An interview with Andy Holt - Web Architect at KMP Digitata

Andy Holt

Please tell us a little about yourself

I attended Manchester Metropolitan University to study Foundation Art & Design, with the idea to become an illustrator. I’d always enjoyed drawing and painting, but after studying nothing but art for a year I realised that illustration probably wasn’t something I’d ever be able to make a career out of. I am definitely more of an academic kind of person – a scientific thinker. So to get away from that area I went to Huddersfield University, to study multimedia design. The course was flexible, and allowed me to concentrate much more on the technical side things. Changing focus was the best decision I’ve ever made, and I’ve never looked back since. I graduated with a BSc in Multimedia Technology and soon after started work at KMP as an ActionScript developer.

What do you do when you’re not at work?

Outside of work, I like to play the guitar and piano, and I’ve been in a few performing bands. I’m also interested in photography and astronomy. On the rare occasion that we have a clear night sky in Manchester, I like to get the telescope out and do some star gazing.

Sum up your area of expertise in three words:

Three words – I can’t say KMP Web developer? I would say Software Engineering and Design. It’s difficult to say in three words but I would say all manner of computer programming and software design.

KMP have recently launched a new site for Brilliant Project which you were heavily involved with. How did you get started?

The Brilliant Project job was broken into two distinctive parts – a content managed e-commerce website and a wardrobe configurator tool. I focused mainly on the configurator tool, which allows customers to design bespoke wardrobes, and would require heavy JavaScript programming with use of HTML5 canvas to achieve the client’s desire to have accurate and realistic rendering of their customised products.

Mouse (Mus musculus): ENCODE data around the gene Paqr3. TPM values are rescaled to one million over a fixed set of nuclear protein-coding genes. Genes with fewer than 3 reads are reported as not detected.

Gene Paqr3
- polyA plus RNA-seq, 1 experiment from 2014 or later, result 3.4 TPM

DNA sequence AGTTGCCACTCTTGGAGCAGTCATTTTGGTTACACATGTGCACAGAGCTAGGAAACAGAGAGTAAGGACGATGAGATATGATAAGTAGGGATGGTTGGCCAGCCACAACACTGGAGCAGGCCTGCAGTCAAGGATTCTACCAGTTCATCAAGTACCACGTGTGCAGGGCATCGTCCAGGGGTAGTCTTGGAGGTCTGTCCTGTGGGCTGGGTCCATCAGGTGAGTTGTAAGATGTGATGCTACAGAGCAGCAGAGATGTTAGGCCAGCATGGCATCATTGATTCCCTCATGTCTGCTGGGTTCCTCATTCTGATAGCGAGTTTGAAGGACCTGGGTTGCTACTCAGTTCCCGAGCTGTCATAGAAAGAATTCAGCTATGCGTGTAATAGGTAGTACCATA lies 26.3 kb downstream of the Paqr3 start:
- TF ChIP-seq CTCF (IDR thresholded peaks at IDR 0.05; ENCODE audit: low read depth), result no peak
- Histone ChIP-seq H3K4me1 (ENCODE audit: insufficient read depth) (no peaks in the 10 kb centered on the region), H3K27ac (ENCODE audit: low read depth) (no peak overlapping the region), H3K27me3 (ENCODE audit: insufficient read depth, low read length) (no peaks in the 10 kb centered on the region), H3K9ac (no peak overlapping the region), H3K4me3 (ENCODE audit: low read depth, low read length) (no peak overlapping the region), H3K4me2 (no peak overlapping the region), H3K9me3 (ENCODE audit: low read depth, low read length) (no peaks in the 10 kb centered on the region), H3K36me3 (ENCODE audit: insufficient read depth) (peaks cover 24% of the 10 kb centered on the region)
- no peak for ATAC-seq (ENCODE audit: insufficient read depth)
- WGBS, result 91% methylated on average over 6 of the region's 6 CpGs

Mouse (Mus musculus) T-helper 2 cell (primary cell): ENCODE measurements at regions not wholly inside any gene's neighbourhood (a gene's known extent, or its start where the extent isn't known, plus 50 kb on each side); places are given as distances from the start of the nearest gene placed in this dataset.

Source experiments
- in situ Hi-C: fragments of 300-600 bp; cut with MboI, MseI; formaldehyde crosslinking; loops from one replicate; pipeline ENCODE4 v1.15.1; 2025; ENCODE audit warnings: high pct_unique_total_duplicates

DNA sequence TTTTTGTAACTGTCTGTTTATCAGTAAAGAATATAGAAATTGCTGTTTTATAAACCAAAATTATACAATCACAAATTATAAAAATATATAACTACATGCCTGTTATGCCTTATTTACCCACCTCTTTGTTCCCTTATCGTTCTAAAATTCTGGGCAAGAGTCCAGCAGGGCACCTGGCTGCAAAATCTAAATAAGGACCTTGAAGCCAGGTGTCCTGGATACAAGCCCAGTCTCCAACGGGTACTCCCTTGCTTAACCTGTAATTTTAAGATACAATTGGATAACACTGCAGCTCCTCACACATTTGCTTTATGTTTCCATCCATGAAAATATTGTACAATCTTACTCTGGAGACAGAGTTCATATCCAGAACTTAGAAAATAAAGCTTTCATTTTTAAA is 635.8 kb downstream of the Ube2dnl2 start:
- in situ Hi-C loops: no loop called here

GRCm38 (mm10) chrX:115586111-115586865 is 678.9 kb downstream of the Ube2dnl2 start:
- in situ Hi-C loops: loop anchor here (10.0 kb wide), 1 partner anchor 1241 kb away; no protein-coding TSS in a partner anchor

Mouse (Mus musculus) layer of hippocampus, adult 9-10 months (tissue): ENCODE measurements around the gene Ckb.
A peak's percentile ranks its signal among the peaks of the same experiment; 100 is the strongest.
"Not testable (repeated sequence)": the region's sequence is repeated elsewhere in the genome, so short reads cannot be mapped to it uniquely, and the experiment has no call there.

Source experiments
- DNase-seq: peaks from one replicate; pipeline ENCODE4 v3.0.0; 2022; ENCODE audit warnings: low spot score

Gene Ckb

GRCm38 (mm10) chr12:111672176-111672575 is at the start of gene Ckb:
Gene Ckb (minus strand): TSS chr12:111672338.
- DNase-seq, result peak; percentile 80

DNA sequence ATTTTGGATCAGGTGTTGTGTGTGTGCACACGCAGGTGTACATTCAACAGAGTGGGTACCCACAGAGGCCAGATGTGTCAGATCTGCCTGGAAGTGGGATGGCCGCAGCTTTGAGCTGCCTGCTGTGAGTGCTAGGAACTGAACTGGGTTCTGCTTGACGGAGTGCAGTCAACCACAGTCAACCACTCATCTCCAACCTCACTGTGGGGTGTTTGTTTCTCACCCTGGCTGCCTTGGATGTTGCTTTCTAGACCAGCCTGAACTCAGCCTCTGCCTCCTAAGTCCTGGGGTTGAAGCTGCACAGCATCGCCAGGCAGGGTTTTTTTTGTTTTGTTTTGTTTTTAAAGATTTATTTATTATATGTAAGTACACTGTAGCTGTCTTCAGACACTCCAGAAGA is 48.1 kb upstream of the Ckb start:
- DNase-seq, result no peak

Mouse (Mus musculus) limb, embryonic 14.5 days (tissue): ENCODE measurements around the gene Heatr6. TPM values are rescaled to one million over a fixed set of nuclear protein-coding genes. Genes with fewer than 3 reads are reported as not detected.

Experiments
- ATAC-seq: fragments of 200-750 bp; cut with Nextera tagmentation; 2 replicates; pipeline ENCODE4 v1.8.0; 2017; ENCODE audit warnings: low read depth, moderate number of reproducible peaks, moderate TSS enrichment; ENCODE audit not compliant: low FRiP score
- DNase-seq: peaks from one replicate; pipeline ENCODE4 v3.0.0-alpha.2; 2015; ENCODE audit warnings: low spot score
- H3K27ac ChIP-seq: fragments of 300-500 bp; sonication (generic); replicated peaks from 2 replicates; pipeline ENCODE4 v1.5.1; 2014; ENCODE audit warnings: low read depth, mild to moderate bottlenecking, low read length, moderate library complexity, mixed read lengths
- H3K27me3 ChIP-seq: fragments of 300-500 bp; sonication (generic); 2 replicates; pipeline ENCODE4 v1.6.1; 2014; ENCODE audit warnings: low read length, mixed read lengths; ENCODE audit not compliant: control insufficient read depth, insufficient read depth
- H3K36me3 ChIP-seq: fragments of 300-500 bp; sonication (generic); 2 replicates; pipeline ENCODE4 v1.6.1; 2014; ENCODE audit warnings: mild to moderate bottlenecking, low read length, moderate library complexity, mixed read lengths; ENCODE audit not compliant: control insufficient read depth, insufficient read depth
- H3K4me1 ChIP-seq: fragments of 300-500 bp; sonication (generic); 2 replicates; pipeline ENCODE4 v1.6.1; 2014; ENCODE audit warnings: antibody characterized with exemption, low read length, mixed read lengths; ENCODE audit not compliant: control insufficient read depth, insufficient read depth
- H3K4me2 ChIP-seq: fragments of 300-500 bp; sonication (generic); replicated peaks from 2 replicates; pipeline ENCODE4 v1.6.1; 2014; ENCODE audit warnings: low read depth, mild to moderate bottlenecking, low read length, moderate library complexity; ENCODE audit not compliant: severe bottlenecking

The configurator would allow customers to fit wardrobes into a variety of room shapes and sizes. The custom wardrobes had to be generated using a large number of business rules, defined by Brilliant Project’s product designers. The results had to be precise to the millimetre to ensure everything fits properly. That was really challenging. Some of the logic proved to be very complicated; I seemed to spend an awful lot of time scribbling strange diagrams and consulting CAD drawings.

Rendering the bespoke wardrobes was a particularly tricky part of the build. The client was eager that the rendering looked good, was accurate and clearly reflected the quality of their products. Thanks to low-level 2D rendering capabilities of HTML5 canvas, I was able to draw on my knowledge of CG programming and mathematics, which has always been an area of interest for me, but not something I tend to do in day-to-day web development. The finished rendering code outputted accurate material textures, shadows and hard and soft reflections, with a good overall degree of realism.

I can confidently say that the finished project looks good and works really well. I think the complexity of the project surprised both us and the client, but we were all pleased with how it turned out.